In 2000, about 6 million Medicare beneficiaries are enrolled in Medicare+Choice (M+C) coordinated care plans. This number has grown from about 3 million in 1996 enrolled in risk HMOs, comparable to today’s Medicare+Choice plans. When a Medicare beneficiary chooses to enroll in an M+C plan (usually an HMO), the contracting organization receives a fixed monthly payment from Medicare to furnish all Medicare- covered services. If it is projected that the plan can furnish these services at a cost less than the Medicare payment, the plan must share the savings with enrollees by providing supplemental benefits. As a result of this rule, or simply to compete for market share, most M+C plans have offered enrollees supplemental coverage. These supplemental benefits often include some drug coverage, at a much lower premium than enrollees would have had to pay for an equivalent Medigap plan. In addition, unlike Medigap plans, M+C plans must accept all applicants, regardless of health status (other than individuals with End Stage Renal Disease, [ESRD]) or age. M+C plans have thus been an attractive source of supplemental coverage for beneficiaries willing to accept the restrictions on provider choice that plan membership entails.
In 1996, 95 percent of enrollees in risk HMOs had at least some drug benefit.24 More recently, some plans have reduced benefits. While complete information is not available, HCFA(now known as CMS) has estimated that in 1999, 84 percent of HMO enrollees were in plans that included drugs as a basic benefit.25 (Other enrollees may have obtained drug coverage by purchasing a high-option plan.)
Drug benefits in Medicare HMOs vary widely. About 54 percent of enrollees with drug coverage in 1999 were in plans that imposed an annual dollar limit on all drug payments, most commonly between $1,000 and $2,000. Another 24 percent were in plans that had a limit on payments for brand-name drugs but no limit for generic drugs, while 22 percent were in plans that had no payment limit for drugs. Copayments typically ranged between $5 and $10 per prescription; higher copayments were often imposed for brand-name drugs. (Note that this description is based on the basic plans offered to all enrollees. Some plans offer supplemental benefits at a higher premium. There is no information on the level of benefits offered by employer-sponsored plans through M+C contractors.) As is the case for other enrollees in managed care plans, drug benefits are commonly administered by a PBM or are managed directly by the organization.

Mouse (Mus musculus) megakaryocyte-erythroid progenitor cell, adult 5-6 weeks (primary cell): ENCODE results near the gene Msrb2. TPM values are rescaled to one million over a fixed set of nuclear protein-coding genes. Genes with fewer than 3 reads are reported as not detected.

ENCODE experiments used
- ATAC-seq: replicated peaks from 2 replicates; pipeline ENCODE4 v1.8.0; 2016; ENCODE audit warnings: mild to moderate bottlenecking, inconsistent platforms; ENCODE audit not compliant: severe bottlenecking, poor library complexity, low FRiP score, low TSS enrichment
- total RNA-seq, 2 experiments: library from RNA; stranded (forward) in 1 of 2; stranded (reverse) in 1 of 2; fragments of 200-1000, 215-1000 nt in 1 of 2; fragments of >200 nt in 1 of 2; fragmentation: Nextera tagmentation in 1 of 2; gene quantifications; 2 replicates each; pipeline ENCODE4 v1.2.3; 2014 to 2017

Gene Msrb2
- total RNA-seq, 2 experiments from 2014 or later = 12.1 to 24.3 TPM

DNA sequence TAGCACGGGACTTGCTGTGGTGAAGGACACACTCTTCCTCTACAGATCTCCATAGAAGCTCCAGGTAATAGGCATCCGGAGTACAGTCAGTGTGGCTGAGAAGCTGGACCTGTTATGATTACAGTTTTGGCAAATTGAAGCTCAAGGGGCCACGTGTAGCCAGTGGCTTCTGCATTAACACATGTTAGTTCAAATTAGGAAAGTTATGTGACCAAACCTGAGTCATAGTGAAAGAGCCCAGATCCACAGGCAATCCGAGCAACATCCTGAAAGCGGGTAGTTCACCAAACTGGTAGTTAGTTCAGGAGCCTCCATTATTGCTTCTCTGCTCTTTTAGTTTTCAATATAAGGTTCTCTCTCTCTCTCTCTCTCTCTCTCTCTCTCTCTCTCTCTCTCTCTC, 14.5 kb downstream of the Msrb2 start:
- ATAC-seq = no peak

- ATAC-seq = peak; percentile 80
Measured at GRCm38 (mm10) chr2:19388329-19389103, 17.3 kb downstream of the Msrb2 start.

There is considerable geographic variation in the level of drug coverage offered by M+C plans. The most generous coverage appears to be associated with high payment areas in which multiple plans compete for enrollees. For example, in 1999 all plans with unlimited drug benefits and no copayments were located in Florida. Plans with annual caps of $2000 or more were concentrated in Miami, Phoenix, and Los Angeles. In general, where plans are available in rural areas, they tend to charge higher premiums and offer no drug coverage or significantly less generous drug coverage.26
In 2000, M+C plans generally have reduced drug benefits and increased enrollee out-of- pocket costs. For example, 86 percent of plans have annual dollar limits on drugs, including 70 percent of plans with annual caps of $1000 or less, and 32 percent with annual caps of $500 or less per enrollee, up from 35 percent and 19 percent respectively in 1998. Additionally, while over one million beneficiaries lived in areas in 1999 with M+C plans available that offered zero copayments for prescription drugs, all beneficiaries will now be subject to copayments for generic and brand-name drugs.27
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